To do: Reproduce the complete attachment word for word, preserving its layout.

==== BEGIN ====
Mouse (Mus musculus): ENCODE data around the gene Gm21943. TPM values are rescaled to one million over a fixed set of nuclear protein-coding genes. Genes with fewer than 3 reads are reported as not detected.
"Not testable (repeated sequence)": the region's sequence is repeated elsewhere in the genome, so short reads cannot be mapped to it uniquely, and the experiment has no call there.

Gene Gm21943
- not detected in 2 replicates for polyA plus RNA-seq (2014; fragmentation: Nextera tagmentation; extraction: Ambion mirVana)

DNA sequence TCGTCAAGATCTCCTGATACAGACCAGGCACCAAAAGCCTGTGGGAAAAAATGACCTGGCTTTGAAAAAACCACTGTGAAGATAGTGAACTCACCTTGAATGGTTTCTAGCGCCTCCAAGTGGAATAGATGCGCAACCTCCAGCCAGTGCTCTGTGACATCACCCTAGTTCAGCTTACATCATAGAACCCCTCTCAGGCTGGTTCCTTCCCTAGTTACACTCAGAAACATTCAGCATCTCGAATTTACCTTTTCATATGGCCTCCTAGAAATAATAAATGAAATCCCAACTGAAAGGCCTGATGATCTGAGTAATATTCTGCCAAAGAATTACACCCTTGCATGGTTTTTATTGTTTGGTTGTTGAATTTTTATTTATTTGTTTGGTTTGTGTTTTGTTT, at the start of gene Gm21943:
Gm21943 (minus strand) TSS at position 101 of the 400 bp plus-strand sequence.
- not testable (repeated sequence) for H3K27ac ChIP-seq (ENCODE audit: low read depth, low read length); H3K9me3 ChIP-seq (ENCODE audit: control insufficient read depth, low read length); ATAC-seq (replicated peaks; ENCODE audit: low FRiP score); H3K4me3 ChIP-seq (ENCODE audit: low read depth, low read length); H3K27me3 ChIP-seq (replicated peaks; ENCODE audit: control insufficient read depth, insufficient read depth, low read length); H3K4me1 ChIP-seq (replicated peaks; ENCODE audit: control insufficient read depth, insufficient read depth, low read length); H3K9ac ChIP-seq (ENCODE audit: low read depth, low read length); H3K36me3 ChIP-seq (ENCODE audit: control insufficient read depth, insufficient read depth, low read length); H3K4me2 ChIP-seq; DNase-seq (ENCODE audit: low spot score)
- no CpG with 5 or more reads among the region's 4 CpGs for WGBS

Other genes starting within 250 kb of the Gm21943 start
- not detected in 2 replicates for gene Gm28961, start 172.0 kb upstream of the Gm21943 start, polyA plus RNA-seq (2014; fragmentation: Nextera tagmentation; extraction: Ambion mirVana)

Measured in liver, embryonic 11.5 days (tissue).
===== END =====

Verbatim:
Mouse (Mus musculus): ENCODE data around the gene Gm21943. TPM values are rescaled to one million over a fixed set of nuclear protein-coding genes. Genes with fewer than 3 reads are reported as not detected.
"Not testable (repeated sequence)": the region's sequence is repeated elsewhere in the genome, so short reads cannot be mapped to it uniquely, and the experiment has no call there.

Gene Gm21943
- not detected in 2 replicates for polyA plus RNA-seq (2014; fragmentation: Nextera tagmentation; extraction: Ambion mirVana)

DNA sequence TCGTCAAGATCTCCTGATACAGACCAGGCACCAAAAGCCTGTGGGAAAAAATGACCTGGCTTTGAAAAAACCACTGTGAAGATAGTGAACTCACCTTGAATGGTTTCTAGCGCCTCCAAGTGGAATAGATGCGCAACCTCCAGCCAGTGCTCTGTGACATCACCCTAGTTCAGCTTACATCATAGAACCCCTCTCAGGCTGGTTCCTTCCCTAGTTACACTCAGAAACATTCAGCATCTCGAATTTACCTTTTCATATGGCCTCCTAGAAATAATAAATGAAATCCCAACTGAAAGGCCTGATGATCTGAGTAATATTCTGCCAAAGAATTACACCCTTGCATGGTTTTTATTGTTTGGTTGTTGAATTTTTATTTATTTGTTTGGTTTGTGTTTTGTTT, at the start of gene Gm21943:
Gm21943 (minus strand) TSS at position 101 of the 400 bp plus-strand sequence.
- not testable (repeated sequence) for H3K27ac ChIP-seq (ENCODE audit: low read depth, low read length); H3K9me3 ChIP-seq (ENCODE audit: control insufficient read depth, low read length); ATAC-seq (replicated peaks; ENCODE audit: low FRiP score); H3K4me3 ChIP-seq (ENCODE audit: low read depth, low read length); H3K27me3 ChIP-seq (replicated peaks; ENCODE audit: control insufficient read depth, insufficient read depth, low read length); H3K4me1 ChIP-seq (replicated peaks; ENCODE audit: control insufficient read depth, insufficient read depth, low read length); H3K9ac ChIP-seq (ENCODE audit: low read depth, low read length); H3K36me3 ChIP-seq (ENCODE audit: control insufficient read depth, insufficient read depth, low read length); H3K4me2 ChIP-seq; DNase-seq (ENCODE audit: low spot score)
- no CpG with 5 or more reads among the region's 4 CpGs for WGBS

Other genes starting within 250 kb of the Gm21943 start
- not detected in 2 replicates for gene Gm28961, start 172.0 kb upstream of the Gm21943 start, polyA plus RNA-seq (2014; fragmentation: Nextera tagmentation; extraction: Ambion mirVana)

Measured in liver, embryonic 11.5 days (tissue).